Mary Weiss’ last record was released when she was barely 18. As the leather-clad lead vocalist of the Shangri-Las, she not only toured the world as a top-of-the-charts phenomenon, she scandalized parents with her defiant attitude and high-heel boots in an age of bobby-soxers. (Imagine: “Leader of the Pack” once seemed so risqué, the BBC banned it.) Shangri-Las fans will no doubt enjoy this new recording, arranged in the familiar, tambourine-punctuated style of her older hits. Many of the songs seem transported directly from 1965, but happily, Weiss departs from that vintage style now and then to show us a voice that is still relevant no matter how long she has been out of the spotlight. “Cry About the Radio,” for instance, is a lament for the sorry state of popular music and the co-opting of radio by big money. “You may wonder whatever happened to the real songs/ You can cry about the radio/ but you know/ music’s got no place to go.”

“A Night at the Old Marketplace”
Soundbrush Records

When I lived in the East Village, I became aware that many of the local rock clubs and movie houses were once busy Yiddish theaters. Around the turn of the last century, a thriving community crowded the area with opening nights that rivaled those of classic Broadway. Though the golden age of Yiddish theater faded a long time ago, trumpeter and composer (and East Villager) Frank London is doing his darnedest to keep it alive. London is perhaps best known for his work in the Klezmatics, a klezmer meets folk amalgam whose album “Wonder Wheel” won this year’s Grammy Award for Best Contemporary World Music Album. This spring, London releases “A Night in the Old Marketplace,” the score to Alexandra Aron’s stage adaptation of I.L. Peretz’s 1907 Yiddish play, “Bay Nakht Af Dem Altn Mark.” London’s eclectic arrangements and a cavalcade of stars breathe new life into the hundred-year-old work. Celtic singer Susan McKeown blows it out of the water with the murderous and mournful opening track “Bottom of the Well,” while Bombay Dreams’ Manu Narayan approaches his tracks with drama and sensitivity. The album as a whole borrows its mood from Kurt Weill while the instrumentation draws from world music, Jewish tradition and the wacky modern pop of They Might Be Giants, who close out the album with their rollicking number, “A Tavern in Pinsk.” The CD release concert will be at the Barrow Street Theater on March 26th at 8 p.m.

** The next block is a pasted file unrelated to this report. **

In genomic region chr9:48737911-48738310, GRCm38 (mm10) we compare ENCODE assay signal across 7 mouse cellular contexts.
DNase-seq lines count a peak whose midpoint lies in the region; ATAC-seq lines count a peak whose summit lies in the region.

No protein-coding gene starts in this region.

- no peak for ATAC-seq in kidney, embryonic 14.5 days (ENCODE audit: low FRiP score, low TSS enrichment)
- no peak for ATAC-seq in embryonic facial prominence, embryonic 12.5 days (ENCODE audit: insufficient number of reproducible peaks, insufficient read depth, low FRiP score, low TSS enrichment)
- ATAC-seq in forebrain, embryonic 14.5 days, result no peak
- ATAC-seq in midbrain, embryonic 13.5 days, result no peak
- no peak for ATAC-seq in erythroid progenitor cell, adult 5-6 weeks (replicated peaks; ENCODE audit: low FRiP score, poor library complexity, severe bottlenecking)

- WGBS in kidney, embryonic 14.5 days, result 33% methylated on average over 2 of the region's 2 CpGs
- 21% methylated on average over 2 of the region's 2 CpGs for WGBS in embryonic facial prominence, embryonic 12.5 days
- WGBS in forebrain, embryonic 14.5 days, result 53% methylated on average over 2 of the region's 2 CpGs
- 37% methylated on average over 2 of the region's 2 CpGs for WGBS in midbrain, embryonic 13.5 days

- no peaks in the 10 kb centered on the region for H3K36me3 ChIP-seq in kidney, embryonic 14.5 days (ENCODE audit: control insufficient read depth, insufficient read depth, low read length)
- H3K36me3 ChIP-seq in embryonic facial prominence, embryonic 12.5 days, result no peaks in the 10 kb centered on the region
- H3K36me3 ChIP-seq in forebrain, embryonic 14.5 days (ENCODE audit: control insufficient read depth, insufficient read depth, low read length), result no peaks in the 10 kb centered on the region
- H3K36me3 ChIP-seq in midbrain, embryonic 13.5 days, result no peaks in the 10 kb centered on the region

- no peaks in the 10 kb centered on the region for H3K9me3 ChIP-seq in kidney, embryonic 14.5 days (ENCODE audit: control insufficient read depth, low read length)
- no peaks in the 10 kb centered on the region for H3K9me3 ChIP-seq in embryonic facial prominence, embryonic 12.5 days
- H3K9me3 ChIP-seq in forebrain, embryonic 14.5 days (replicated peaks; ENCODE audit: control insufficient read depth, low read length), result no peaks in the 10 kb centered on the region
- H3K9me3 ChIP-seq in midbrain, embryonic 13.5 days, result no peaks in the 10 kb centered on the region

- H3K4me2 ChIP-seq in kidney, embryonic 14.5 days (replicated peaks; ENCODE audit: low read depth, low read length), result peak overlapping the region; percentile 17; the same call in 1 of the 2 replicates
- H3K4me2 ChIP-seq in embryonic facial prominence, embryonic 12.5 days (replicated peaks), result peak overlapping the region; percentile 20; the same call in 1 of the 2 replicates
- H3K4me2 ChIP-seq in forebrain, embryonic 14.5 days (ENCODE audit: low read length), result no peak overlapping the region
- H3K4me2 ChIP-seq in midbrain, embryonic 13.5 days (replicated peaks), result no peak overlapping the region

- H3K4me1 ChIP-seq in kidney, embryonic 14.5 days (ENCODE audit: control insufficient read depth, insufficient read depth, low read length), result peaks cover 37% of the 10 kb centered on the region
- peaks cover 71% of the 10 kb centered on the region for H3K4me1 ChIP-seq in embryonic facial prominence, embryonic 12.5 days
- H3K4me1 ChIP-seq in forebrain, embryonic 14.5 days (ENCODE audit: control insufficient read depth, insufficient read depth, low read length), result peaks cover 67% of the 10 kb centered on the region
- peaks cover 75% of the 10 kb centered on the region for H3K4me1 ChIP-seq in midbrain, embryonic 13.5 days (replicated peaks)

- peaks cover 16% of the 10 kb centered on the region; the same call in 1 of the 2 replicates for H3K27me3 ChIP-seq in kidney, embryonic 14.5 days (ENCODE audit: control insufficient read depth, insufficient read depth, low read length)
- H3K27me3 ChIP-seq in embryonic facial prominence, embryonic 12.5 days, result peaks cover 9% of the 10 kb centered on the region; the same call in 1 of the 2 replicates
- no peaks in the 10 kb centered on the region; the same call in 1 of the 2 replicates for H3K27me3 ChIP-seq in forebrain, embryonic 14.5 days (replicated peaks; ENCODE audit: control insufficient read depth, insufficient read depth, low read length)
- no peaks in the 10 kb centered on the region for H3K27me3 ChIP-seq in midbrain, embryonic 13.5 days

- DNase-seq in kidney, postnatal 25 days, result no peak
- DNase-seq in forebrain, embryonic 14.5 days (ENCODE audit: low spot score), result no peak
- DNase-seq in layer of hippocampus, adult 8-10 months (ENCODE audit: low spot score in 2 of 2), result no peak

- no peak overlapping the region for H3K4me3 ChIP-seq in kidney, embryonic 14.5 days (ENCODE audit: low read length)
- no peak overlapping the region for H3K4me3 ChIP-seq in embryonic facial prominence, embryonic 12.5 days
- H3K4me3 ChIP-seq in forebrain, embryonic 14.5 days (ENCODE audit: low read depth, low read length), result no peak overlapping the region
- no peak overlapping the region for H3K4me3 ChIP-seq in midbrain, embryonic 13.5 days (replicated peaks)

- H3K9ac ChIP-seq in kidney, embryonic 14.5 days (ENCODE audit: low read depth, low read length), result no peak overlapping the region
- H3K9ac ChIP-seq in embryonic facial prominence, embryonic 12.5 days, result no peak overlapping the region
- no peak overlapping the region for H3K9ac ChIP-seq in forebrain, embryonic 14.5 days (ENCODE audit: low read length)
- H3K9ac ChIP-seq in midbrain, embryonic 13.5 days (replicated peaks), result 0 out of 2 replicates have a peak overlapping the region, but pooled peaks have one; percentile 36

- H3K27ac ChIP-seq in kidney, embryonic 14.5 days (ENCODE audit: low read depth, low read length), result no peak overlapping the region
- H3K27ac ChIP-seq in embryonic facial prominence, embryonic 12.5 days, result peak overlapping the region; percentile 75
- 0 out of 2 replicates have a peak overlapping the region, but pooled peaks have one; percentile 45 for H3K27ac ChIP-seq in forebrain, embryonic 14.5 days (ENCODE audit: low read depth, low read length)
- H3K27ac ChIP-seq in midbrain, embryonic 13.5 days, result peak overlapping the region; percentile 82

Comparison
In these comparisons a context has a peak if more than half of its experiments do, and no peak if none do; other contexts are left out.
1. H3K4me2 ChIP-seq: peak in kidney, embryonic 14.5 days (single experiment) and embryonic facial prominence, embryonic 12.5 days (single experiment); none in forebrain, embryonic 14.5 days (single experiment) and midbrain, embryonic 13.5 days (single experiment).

“Ever Since”
Engine Company Records

Another 1960s superstar, Lesley Gore, has been performing around New York City (and the rest of the country) as of late. Gore is best known for her biggest hits “You Don’t Own Me” and “It’s My Party (So I Can Cry If I Want To),” but despite a long absence from the stage, she has lost none of her talent or fire in the years between. In Gore’s own words, there is a reason why she has been able to continue to impress as a performer and recording artist: “You know what I’m going to say when people ask me what I’ve been doing for 30 years? ‘Practicing.’” Live at Joe’s Pub this April, you’ll likely hear her perform new versions of the songs that made her famous. But don’t let the old stuff distract you from her new material. “Ever Since,” recorded in 2005, was produced by New York City songwriter Blake Morgan. His songs as interpreted by Gore are modern, moody and gorgeous pop-rock tunes with great hooks, but not lacking in sincerity. They traverse the common subjects of love and loss, with an uncommon voice that has matured since Gore was first discovered as a teenager by Quincy Jones. Buy a ticket early for her show on April 27th at 7:30 p.m.

Lee Ann Westover is the lead singer of The Lascivious Biddies, a cocktail pop quartet that performs regularly in New York. For info on upcoming shows, and to hear their music, visit www.biddies4ever.com.